Chinese Propaganda Takes Weird Twist With The Help Of An American Family

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Ryan Pickrell China/Asia Pacific Reporter
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China’s pitching a massive trade project, but the propaganda for it is a bit odd.

Beijing appears to believe that the best bedtime stories are about global economics, specifically China’s One Belt, One Road initiative. The China Daily, a state-run media outlet, began pushing a new video series, “Belt and Road Bedtime Stories,” this week to promote China’s trade project, and it is doing it with the help of an American family.

The propaganda videos star Erik Nilsson, an American journalist at China Daily, and his five-year-old daughter, Liliana. In the videos, Nilsson reveals that the OBOR is based on the ancient Silk Road and maritime trade routes, emphasizing that the project is about reviving part of China’s history in the modern age.

The OBOR represents a major shift in Chinese thinking. Where Deng Xiaoping once instructed the country to “hide your light, bide your time,” Chinese President Xi Jinping is projecting Chinese power and throwing significant state resources into the project.

In the first episode, Nilsson introduces the big-time Belt and Road Forum, scheduled to be held in Beijing next week, telling his daughter that the OBOR is about more than just “moving stuff around.”

When Nilsson returns, he tells Liliana that the project is about “people and cooperation.” He explains that “any country can join, anywhere,” adding that the U.S. hasn’t joined the initiative.

Parroting Chinese leadership, Nilsson says, “It’s a Chinese idea, but it belongs to the world.”

Amazed by the prospect of globalization, as most five-year-old children often are, Liliana can’t get enough of the Belt and Road bedtime stories. “It’s good for people. We live happier lives when we cooperate. That’s why countries want to join the Belt and Road,” he tells his daughter in a third episode.

Nilsson reveals that over 100 countries support the OBOR and that China has signed over 50 agreements. One of the countries expected to take part in the upcoming forum is North Korea.

In the fourth episode, Nilsson reveals which countries have joined the OBOR project, while making a not so subtle dig at the U.S. “Some countries are moving away from globalization,” Nilsson explains, adding, “The Belt and Road is an opportunity to move globalization forward.”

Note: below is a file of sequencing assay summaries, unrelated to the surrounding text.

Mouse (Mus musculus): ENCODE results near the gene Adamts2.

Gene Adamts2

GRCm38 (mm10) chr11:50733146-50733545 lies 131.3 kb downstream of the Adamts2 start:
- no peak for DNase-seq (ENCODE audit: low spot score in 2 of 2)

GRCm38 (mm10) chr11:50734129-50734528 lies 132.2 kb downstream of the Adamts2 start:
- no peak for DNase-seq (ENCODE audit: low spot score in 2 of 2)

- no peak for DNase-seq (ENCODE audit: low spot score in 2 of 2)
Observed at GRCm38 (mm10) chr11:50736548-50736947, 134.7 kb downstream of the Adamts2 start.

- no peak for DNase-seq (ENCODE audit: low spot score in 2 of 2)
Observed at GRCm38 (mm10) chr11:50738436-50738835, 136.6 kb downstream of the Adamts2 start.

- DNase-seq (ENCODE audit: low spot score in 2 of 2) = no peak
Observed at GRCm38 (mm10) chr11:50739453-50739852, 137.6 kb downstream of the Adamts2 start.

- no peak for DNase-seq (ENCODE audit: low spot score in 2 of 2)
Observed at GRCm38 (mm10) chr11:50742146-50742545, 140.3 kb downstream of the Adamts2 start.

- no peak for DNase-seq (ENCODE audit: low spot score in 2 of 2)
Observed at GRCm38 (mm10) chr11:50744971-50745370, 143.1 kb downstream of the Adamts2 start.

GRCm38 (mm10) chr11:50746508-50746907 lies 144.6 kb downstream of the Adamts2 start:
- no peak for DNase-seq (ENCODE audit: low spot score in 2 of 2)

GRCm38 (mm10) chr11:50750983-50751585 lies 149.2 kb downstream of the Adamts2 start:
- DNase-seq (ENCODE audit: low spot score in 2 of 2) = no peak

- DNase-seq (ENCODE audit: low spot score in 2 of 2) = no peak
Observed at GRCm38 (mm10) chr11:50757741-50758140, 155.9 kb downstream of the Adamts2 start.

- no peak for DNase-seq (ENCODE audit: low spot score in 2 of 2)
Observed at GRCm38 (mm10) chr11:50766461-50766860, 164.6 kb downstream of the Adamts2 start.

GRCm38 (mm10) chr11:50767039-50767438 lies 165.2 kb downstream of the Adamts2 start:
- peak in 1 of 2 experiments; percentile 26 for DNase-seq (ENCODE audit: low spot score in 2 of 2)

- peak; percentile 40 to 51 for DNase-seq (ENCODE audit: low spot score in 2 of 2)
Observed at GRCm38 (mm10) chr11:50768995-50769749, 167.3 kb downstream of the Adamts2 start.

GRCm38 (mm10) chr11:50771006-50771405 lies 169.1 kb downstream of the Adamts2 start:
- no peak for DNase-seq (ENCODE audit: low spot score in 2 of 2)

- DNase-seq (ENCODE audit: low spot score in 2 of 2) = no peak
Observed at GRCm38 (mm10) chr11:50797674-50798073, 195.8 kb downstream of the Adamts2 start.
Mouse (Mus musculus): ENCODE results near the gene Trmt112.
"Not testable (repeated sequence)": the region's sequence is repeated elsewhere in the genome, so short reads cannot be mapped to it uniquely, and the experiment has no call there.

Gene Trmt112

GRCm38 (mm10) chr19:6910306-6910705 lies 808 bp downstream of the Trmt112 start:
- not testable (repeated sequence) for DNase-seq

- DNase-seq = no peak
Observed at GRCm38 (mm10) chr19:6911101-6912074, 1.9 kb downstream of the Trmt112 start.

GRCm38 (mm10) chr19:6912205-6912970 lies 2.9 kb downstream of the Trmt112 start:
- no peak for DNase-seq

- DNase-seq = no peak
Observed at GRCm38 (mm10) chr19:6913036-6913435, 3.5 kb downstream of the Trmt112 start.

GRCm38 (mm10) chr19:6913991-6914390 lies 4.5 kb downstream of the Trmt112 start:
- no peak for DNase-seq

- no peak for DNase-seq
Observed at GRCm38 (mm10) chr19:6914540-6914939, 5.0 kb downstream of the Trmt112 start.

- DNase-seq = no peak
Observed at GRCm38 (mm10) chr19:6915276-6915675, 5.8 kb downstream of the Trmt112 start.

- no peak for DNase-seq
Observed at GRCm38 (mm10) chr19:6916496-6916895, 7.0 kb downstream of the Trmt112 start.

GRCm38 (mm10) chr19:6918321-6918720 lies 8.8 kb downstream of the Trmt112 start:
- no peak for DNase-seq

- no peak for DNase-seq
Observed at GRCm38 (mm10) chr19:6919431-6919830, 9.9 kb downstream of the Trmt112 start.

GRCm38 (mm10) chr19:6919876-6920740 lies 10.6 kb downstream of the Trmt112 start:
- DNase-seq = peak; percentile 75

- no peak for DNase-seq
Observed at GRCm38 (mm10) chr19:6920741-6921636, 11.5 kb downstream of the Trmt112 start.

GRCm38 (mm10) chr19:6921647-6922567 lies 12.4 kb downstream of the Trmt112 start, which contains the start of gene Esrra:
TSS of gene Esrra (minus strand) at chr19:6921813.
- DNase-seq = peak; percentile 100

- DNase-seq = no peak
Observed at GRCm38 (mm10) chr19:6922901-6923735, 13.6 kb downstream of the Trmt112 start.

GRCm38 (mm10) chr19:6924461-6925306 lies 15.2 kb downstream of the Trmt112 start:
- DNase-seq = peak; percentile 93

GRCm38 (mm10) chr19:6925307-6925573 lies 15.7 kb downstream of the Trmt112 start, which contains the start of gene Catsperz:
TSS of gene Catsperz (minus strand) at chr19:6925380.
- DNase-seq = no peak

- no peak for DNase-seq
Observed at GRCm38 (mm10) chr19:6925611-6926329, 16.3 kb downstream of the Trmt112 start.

In recent months, China has been presenting itself as a leader in globalization, often taking jabs at the protectionist policies of the Trump administration.

A fifth episode appears forthcoming, as Nilsson promises at the end of the most recent episode to fill his daughter in on how China hopes to pay for this huge project.

Just in case the new bedtime stories are not enough for foreign audiences, the China Daily also has a sing-a-long video.

The Belt and Road Forum, expected to be attended by over two dozens heads of state, will be the first officials OBOR summit. Announced in 2013, the OBOR will include a a land-based Silk Road Economic Belt and a sea-based Maritime Silk Road.

China claims that the OBOR is designed to benefit the world, suggesting a certain degree of altruism, but some observers don’t see the OBOR in such a positive light.

“China is putting its industrial overcapacity and bloated state-owned enterprises to work overseas to expand its sphere of influence both within Asia and, more broadly, around the world,” Ankit Panda, a senior editor for The Diplomat, writes, explaining the views of the pessimists. “These observers see Beijing doling out billions in loans to financially stressed nations that may never be able to pay back their obligations, leading to a possible outcome where their sovereignty is held as collateral by Beijing,” he adds.

Some in the West perceive China’s OBOR as a counter to the Obama administration’s “pivot to Asia,” a type of “mercantilist geo-economic realpolitik.”

“The upcoming summit would be the right time for China to come clean about its ultimate goals,” Panda asserts in his assessment of China’s global trade initiative.

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